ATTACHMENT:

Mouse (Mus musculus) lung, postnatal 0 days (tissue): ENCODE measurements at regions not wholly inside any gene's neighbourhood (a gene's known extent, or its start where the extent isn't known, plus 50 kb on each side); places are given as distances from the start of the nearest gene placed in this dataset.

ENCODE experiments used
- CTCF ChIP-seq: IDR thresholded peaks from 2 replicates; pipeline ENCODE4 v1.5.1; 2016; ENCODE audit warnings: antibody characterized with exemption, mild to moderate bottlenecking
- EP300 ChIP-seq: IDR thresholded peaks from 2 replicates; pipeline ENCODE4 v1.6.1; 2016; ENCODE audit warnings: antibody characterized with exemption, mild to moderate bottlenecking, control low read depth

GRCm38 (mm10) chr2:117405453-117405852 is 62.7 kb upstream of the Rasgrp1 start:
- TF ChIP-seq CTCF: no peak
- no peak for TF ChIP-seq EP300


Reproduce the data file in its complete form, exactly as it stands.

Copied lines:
Mouse (Mus musculus) lung, postnatal 0 days (tissue): ENCODE measurements at regions not wholly inside any gene's neighbourhood (a gene's known extent, or its start where the extent isn't known, plus 50 kb on each side); places are given as distances from the start of the nearest gene placed in this dataset.

ENCODE experiments used
- CTCF ChIP-seq: IDR thresholded peaks from 2 replicates; pipeline ENCODE4 v1.5.1; 2016; ENCODE audit warnings: antibody characterized with exemption, mild to moderate bottlenecking
- EP300 ChIP-seq: IDR thresholded peaks from 2 replicates; pipeline ENCODE4 v1.6.1; 2016; ENCODE audit warnings: antibody characterized with exemption, mild to moderate bottlenecking, control low read depth

GRCm38 (mm10) chr2:117405453-117405852 is 62.7 kb upstream of the Rasgrp1 start:
- TF ChIP-seq CTCF: no peak
- no peak for TF ChIP-seq EP300